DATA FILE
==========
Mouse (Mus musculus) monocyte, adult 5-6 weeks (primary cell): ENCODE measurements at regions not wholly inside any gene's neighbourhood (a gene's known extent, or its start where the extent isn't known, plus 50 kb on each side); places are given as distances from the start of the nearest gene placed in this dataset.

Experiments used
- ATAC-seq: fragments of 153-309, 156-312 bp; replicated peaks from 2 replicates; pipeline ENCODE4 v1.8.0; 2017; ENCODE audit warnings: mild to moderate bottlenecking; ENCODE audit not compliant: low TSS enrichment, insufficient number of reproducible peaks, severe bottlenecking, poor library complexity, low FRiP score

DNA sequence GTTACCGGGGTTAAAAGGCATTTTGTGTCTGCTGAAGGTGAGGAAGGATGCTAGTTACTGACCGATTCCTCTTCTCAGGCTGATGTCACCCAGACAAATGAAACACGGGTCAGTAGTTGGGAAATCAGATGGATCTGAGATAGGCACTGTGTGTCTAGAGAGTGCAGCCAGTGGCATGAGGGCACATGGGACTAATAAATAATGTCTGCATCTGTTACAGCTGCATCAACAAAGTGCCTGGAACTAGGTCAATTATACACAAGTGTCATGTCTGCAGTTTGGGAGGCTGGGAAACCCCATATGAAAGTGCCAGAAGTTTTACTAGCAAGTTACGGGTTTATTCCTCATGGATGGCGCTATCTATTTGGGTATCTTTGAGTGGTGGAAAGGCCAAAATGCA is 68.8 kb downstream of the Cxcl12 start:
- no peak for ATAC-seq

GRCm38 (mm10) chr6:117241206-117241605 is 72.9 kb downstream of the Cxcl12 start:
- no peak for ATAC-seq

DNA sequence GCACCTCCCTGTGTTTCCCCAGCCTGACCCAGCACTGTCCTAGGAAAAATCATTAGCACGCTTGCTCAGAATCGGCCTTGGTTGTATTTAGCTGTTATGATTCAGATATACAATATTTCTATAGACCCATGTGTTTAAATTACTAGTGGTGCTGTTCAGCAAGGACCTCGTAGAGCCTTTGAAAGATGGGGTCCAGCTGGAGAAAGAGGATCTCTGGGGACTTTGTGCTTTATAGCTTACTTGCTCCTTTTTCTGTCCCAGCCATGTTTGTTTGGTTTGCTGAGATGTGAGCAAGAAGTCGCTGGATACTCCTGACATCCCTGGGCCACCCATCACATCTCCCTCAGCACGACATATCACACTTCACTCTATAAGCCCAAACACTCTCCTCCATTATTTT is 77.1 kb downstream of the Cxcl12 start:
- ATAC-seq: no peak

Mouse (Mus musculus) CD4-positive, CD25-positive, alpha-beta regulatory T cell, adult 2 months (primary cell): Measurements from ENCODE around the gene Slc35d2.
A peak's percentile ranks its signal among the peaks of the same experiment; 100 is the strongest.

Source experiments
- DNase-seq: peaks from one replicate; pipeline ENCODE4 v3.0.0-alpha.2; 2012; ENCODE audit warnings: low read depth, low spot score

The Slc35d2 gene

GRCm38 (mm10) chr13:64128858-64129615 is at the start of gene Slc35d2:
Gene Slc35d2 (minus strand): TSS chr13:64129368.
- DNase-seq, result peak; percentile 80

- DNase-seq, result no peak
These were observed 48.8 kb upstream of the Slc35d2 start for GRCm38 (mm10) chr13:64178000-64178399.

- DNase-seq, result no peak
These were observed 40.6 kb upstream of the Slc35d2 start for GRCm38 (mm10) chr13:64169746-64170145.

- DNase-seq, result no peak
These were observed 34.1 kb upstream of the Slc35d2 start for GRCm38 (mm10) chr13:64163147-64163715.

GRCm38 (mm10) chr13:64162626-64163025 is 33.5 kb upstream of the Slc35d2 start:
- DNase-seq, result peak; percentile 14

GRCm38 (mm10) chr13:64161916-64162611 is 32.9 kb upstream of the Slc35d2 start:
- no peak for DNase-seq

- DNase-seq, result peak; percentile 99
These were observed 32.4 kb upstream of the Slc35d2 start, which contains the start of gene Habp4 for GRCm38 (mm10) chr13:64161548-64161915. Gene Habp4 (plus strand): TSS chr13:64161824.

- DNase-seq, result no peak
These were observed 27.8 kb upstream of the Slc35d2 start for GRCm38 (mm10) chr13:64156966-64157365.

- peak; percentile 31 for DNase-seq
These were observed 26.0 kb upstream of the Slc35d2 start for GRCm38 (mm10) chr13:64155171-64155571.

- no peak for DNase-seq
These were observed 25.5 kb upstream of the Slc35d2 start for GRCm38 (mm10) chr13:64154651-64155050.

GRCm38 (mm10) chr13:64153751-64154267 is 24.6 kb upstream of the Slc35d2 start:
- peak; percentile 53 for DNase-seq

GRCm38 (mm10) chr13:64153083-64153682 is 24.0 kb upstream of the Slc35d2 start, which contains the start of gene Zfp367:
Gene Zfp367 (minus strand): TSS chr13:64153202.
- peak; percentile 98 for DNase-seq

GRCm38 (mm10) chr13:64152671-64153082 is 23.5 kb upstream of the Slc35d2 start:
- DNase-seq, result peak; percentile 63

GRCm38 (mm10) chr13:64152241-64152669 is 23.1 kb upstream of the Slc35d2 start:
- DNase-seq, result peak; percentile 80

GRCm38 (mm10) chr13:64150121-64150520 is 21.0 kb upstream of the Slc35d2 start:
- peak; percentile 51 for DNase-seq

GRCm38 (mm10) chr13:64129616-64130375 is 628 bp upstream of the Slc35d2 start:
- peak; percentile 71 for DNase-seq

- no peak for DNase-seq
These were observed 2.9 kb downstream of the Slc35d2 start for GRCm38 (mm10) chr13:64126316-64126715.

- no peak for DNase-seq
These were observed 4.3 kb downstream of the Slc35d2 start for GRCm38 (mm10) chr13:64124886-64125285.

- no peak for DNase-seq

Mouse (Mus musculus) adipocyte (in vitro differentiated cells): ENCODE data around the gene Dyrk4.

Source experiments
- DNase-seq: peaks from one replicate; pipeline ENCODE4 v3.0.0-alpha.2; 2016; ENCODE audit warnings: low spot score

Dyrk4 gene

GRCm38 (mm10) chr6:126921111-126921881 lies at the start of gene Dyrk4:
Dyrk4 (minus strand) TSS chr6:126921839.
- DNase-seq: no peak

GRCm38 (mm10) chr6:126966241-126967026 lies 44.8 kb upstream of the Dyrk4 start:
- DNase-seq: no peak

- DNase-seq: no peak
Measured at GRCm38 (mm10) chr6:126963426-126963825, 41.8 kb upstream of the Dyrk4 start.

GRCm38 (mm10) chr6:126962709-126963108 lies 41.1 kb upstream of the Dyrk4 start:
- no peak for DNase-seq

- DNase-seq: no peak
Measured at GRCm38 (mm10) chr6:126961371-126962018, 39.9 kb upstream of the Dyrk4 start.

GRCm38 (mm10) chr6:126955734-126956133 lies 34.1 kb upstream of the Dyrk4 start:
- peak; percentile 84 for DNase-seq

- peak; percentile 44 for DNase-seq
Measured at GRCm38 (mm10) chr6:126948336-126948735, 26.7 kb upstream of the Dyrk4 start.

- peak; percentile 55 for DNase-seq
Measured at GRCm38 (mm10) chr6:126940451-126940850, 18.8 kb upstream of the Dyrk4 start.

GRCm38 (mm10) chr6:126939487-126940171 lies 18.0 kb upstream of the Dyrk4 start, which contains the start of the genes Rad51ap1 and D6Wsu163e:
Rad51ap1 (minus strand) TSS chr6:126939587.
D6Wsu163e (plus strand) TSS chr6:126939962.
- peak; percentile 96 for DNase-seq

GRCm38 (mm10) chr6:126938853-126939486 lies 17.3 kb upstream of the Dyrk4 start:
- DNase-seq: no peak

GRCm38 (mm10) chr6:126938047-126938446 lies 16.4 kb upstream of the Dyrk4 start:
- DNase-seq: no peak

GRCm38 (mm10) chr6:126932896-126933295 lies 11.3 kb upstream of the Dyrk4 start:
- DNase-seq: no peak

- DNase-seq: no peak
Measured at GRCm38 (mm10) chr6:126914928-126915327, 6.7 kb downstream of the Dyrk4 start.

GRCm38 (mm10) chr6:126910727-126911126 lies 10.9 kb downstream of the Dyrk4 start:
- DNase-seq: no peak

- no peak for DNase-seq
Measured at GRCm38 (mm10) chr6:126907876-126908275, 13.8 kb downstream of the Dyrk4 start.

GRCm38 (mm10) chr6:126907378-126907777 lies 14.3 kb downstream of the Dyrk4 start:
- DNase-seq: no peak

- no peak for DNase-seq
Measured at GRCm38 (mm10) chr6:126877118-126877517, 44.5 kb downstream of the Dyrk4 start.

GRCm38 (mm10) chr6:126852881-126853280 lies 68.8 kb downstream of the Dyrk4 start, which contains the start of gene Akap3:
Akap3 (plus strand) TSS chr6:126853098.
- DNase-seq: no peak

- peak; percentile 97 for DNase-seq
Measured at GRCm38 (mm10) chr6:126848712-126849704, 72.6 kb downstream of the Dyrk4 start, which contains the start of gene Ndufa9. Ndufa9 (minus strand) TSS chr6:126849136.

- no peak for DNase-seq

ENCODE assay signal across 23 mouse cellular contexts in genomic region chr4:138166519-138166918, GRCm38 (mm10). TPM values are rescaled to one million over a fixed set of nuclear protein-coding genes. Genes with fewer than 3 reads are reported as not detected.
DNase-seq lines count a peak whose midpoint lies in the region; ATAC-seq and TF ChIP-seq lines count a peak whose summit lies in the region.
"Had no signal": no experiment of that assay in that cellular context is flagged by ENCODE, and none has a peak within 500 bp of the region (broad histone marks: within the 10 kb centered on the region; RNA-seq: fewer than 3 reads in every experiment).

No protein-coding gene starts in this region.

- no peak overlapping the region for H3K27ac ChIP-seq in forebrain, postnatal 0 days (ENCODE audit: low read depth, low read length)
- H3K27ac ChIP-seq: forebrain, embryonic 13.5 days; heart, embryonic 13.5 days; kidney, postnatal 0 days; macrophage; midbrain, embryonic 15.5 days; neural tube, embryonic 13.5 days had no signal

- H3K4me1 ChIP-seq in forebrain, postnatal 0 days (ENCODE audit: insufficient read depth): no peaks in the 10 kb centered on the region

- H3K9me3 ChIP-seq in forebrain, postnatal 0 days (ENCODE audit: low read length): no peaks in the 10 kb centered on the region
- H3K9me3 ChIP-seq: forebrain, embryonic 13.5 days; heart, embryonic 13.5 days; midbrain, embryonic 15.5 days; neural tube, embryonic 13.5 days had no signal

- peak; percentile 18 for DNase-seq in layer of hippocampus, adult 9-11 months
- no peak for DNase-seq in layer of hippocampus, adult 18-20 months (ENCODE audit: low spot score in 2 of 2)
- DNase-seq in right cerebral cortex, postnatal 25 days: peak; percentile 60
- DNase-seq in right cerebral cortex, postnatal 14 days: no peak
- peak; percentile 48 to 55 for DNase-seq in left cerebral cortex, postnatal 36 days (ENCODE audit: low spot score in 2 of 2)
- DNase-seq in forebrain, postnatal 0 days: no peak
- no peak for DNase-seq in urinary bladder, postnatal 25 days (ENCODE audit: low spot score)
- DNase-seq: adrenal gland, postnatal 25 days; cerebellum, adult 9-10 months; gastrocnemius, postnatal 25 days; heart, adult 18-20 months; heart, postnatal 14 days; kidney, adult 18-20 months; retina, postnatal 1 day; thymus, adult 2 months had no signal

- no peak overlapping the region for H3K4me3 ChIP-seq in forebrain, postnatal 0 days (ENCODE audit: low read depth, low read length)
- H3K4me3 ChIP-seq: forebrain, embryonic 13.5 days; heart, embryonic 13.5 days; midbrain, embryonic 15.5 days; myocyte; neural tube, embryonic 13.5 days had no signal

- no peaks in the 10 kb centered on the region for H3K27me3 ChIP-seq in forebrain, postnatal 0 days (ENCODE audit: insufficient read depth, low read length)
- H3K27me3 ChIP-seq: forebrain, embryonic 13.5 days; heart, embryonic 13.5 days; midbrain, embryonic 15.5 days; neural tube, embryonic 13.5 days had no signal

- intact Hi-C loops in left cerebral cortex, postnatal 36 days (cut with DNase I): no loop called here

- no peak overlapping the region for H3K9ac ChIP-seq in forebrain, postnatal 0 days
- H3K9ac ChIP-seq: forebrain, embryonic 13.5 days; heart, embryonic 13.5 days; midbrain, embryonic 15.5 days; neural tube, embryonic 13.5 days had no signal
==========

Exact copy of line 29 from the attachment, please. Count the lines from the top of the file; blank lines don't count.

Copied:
These were observed 32.4 kb upstream of the Slc35d2 start, which contains the start of gene Habp4 for GRCm38 (mm10) chr13:64161548-64161915. Gene Habp4 (plus strand): TSS chr13:64161824.